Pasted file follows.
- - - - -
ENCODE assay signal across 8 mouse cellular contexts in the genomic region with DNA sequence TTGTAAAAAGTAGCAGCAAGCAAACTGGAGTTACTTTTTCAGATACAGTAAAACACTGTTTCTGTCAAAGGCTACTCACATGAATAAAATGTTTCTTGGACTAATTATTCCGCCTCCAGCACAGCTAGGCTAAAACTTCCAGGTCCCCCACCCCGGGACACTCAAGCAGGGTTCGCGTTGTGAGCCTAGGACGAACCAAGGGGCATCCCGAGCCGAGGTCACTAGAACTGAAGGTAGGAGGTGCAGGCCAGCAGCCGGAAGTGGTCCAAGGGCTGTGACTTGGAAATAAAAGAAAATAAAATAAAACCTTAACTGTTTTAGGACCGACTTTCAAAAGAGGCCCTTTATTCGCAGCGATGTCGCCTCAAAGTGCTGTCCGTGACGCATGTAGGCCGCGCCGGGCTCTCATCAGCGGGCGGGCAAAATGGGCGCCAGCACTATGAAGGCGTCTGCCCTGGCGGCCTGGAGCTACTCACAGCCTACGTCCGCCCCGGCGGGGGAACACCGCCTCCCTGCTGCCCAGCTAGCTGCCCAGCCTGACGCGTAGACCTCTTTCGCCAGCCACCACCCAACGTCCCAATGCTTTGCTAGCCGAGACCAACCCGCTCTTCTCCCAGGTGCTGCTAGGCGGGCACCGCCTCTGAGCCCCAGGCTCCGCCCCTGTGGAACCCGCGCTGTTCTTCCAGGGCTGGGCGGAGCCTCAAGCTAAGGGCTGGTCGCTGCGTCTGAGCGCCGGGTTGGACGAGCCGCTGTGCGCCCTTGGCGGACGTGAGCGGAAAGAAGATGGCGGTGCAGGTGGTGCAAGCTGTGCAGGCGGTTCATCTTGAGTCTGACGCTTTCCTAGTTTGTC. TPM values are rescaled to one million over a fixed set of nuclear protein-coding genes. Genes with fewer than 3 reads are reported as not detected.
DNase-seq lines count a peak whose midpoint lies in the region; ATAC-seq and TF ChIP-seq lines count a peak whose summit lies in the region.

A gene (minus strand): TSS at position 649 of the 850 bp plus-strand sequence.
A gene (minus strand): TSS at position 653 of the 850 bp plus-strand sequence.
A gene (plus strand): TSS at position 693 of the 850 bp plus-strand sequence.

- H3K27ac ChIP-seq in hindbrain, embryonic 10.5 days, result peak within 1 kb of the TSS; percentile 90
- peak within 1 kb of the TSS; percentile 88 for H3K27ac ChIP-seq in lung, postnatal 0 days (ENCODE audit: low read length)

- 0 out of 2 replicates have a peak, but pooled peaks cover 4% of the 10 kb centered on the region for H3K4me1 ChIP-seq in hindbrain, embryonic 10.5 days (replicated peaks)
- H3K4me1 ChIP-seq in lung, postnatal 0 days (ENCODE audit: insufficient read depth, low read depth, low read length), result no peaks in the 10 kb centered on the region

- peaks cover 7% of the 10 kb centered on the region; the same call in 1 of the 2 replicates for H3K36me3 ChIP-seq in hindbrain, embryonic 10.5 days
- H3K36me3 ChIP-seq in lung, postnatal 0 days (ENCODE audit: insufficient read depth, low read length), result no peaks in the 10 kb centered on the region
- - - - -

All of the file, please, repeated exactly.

ENCODE assay signal across 8 mouse cellular contexts in the genomic region with DNA sequence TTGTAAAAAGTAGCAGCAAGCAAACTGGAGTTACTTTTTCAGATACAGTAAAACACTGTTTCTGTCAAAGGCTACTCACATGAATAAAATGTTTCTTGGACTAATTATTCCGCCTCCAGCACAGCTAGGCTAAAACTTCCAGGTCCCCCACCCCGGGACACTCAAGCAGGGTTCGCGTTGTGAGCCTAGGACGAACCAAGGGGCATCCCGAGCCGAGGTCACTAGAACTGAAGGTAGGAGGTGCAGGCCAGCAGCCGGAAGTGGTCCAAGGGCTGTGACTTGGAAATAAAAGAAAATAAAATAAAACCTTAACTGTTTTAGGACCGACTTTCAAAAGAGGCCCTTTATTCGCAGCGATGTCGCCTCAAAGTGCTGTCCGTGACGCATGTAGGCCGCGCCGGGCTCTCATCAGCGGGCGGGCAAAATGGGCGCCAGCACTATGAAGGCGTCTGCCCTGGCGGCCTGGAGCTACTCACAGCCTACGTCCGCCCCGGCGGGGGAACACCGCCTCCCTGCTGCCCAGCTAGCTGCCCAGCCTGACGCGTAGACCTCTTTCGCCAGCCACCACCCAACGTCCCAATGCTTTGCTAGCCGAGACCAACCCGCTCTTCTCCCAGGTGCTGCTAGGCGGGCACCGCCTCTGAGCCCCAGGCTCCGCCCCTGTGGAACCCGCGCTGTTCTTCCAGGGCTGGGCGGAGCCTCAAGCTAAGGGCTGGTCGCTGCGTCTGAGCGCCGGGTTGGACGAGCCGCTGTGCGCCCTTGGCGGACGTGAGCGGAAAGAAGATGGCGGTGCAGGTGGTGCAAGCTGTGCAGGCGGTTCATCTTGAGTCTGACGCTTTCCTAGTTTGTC. TPM values are rescaled to one million over a fixed set of nuclear protein-coding genes. Genes with fewer than 3 reads are reported as not detected.
DNase-seq lines count a peak whose midpoint lies in the region; ATAC-seq and TF ChIP-seq lines count a peak whose summit lies in the region.

A gene (minus strand): TSS at position 649 of the 850 bp plus-strand sequence.
A gene (minus strand): TSS at position 653 of the 850 bp plus-strand sequence.
A gene (plus strand): TSS at position 693 of the 850 bp plus-strand sequence.

- H3K27ac ChIP-seq in hindbrain, embryonic 10.5 days, result peak within 1 kb of the TSS; percentile 90
- peak within 1 kb of the TSS; percentile 88 for H3K27ac ChIP-seq in lung, postnatal 0 days (ENCODE audit: low read length)

- 0 out of 2 replicates have a peak, but pooled peaks cover 4% of the 10 kb centered on the region for H3K4me1 ChIP-seq in hindbrain, embryonic 10.5 days (replicated peaks)
- H3K4me1 ChIP-seq in lung, postnatal 0 days (ENCODE audit: insufficient read depth, low read depth, low read length), result no peaks in the 10 kb centered on the region

- peaks cover 7% of the 10 kb centered on the region; the same call in 1 of the 2 replicates for H3K36me3 ChIP-seq in hindbrain, embryonic 10.5 days
- H3K36me3 ChIP-seq in lung, postnatal 0 days (ENCODE audit: insufficient read depth, low read length), result no peaks in the 10 kb centered on the region